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ANTIQUE 1920 “A FASHION REVIEW: ASCOT IN ALL IT’S GLORY” Illustrated London News | British & Far East Traders Lifestyle & Shopping Blog
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ANTIQUE “A FASHION REVIEW: – AND A FINISH:

ASCOT IN ALL IT’S GLORY ON SOCIETY’S FIELD DAY”

THE ILLUSTRATED LONDON NEWS 1920

ANTIQUARIAN & COLLECTABLES

ARTS | PRINTS | PAPER & EPHEMERA | 

SOCIETY | LEISURE | LIFESTYLE |

VINTAGE FASHION & BEAUTY |

BRITISH | UNITED KINGDOM

      
DETAILS:
 
MEASUREMENTS: 
2 SHEETS of approx. 22 cm x 30 cm
      

   TEXTS: 

Ascot is proverbially Fashion’s Field Day,
and this year the brilliant colours and artistic effect of the dress displayed
at the great Society carnival were even more dazzling than usual. 
 
Our illustrations shows some of the notable toilettes worn at the meeting.
 
Lace, which is now enjoying a great vogue after its long exile
from the circle of la Mode’s favourites,
was the medium in which many lovely models were expressed.
White lace, black lace, and black lace over white satin were seen,
and the popular material also appeared in the shape of cloaks,
and formed the foundation of some of the most successful hats;
while the Spanish shawl was also on duty
as a wrap in some instances.
 
Panniered and befrilled frocks contended for favour against straight, slim models,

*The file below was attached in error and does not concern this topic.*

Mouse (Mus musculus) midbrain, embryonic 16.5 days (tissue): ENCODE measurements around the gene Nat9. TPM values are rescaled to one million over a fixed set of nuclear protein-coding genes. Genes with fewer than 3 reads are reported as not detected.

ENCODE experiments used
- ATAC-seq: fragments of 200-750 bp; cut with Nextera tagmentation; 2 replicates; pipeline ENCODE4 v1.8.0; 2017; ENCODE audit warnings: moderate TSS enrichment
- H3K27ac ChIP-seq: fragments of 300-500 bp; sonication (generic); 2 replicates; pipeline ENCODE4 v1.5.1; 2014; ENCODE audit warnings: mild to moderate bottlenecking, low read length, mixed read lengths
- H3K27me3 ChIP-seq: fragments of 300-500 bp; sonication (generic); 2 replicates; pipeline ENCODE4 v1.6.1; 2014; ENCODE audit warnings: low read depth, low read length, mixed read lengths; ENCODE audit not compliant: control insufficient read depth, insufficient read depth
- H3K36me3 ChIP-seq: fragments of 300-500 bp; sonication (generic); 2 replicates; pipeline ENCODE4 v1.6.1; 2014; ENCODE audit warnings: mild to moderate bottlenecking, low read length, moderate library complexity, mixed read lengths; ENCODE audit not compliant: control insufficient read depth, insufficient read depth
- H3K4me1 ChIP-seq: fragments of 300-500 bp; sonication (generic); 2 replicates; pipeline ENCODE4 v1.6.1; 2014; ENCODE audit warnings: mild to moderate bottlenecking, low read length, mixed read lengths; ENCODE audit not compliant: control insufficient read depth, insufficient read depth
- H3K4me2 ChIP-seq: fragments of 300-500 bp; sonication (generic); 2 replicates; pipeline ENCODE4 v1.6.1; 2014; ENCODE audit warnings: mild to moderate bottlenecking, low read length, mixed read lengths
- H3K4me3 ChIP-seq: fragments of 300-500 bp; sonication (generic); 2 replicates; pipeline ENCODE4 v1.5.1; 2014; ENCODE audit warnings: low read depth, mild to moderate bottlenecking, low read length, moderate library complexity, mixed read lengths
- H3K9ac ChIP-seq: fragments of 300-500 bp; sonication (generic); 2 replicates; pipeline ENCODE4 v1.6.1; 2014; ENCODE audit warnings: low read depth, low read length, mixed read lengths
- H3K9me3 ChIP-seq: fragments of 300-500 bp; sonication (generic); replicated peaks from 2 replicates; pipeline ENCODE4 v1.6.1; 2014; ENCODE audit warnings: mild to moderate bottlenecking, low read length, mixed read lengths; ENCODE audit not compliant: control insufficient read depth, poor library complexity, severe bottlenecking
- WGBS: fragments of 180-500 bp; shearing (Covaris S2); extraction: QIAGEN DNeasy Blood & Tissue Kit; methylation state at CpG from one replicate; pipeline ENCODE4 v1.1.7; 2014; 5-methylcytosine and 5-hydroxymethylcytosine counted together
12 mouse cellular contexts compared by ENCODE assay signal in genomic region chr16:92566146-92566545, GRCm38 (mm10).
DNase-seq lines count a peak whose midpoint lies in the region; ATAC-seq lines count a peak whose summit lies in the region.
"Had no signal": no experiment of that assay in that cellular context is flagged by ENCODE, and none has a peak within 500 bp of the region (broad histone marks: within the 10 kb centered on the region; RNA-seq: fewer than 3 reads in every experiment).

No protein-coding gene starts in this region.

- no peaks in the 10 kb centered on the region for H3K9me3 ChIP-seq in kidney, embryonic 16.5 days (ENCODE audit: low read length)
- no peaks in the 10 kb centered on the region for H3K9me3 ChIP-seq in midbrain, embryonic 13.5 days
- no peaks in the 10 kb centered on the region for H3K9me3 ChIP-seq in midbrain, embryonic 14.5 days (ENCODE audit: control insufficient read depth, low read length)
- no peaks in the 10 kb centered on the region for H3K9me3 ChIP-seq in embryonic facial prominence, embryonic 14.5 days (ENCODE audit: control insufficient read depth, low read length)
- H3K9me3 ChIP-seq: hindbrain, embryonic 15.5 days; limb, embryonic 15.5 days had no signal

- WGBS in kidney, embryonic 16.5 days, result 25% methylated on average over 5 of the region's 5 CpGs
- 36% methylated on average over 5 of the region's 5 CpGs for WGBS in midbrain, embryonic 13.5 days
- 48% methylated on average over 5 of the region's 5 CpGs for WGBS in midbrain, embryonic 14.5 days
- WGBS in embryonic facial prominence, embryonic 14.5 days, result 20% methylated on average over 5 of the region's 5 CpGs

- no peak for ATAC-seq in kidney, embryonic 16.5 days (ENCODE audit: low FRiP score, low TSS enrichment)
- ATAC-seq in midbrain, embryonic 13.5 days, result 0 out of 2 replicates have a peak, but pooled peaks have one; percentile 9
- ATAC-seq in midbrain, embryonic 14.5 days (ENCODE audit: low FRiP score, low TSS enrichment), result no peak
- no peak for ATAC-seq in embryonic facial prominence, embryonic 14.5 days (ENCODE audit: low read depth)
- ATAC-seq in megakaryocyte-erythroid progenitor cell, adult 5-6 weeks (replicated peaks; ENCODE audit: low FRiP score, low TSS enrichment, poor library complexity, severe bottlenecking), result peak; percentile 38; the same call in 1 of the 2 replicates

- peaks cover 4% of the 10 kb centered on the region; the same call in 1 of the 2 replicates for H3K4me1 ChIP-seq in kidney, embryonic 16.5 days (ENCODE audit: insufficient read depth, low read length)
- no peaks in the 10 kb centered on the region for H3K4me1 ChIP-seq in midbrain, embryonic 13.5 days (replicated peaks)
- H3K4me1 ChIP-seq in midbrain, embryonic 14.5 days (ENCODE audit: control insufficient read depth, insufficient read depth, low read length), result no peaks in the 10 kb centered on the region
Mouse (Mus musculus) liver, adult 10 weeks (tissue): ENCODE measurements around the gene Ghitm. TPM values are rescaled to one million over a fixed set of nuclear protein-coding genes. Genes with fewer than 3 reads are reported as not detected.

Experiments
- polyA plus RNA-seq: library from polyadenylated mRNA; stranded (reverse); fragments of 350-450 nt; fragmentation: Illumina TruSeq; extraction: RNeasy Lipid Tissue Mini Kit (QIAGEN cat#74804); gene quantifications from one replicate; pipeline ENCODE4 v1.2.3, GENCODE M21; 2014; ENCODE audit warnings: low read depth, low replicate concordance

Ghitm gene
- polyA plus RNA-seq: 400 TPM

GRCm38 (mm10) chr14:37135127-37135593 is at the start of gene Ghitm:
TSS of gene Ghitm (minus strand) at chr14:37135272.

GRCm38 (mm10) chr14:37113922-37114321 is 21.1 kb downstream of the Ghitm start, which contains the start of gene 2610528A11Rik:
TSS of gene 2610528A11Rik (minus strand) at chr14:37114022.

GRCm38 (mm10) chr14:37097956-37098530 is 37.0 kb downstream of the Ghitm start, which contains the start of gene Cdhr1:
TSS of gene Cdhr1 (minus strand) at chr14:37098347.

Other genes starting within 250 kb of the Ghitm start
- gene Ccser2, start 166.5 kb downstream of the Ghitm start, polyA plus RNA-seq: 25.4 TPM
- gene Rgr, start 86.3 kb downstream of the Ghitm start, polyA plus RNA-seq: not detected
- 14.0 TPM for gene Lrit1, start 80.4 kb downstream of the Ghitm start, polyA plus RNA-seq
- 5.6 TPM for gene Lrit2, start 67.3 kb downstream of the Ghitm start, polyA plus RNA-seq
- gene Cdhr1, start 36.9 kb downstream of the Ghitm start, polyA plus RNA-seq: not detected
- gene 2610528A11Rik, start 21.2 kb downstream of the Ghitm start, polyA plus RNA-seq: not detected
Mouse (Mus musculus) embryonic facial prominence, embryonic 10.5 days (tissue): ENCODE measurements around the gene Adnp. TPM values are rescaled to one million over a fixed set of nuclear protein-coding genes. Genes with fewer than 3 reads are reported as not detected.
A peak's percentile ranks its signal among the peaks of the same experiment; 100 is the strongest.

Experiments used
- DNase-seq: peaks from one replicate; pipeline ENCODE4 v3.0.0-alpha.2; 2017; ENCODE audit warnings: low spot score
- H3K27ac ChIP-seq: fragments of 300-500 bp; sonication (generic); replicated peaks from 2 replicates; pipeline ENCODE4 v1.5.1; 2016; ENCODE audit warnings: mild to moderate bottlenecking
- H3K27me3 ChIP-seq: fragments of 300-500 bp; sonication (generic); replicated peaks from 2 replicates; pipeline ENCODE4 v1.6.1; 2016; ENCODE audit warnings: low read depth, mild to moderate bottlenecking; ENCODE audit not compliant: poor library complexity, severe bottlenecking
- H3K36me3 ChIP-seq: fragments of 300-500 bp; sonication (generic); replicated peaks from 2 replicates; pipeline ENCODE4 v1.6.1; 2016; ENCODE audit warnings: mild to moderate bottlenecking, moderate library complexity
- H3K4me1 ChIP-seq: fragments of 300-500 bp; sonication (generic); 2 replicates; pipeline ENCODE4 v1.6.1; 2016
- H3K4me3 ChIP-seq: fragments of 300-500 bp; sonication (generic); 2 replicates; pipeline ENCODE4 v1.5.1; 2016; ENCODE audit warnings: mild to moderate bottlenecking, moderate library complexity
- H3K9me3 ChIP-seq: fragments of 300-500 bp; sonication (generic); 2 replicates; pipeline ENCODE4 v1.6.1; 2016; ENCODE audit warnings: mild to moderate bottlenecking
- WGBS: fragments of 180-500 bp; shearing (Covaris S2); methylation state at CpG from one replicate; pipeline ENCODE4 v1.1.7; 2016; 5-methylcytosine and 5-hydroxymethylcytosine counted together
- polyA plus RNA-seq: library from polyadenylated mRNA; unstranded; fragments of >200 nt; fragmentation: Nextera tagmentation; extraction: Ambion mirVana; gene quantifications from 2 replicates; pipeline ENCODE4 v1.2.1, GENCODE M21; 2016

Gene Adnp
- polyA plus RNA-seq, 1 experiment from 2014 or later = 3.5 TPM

and there were an equal number of each to be seen.
 
Lingerie dresses were also popular,
and it was noticeable that some of the best-turned-out women
wore very low-cut dresses;
while others had frocks with a high-collared,
almost muffling effect.
 
Hats were, for the most part, large and diaphanous,
but the small, “impertinent” model not entirely left out;
and the Chinese pagoda parasol was in evidence,
as well as the ordinary variety, often hand-painted. 
 
Black and white, all black, and all white colour-schemes were popular;
but rose-pink, blue, yellow, and many other shades
were also to be seen among the exquisitely dressed spectators of the racing.
 
Our illustration gives a good idea of varieties in Fashion’s styles,
and also shows the exciting finish of the race for the Gold Cup,
which was awarded to Tangiers, Sir William Nelson’s horse,
which came in second to Lord Astor’s Buchan, 
the latter being disqualified for crossing Tangiers.
  
  
  
 
 
 
 
 
   
 
   
    

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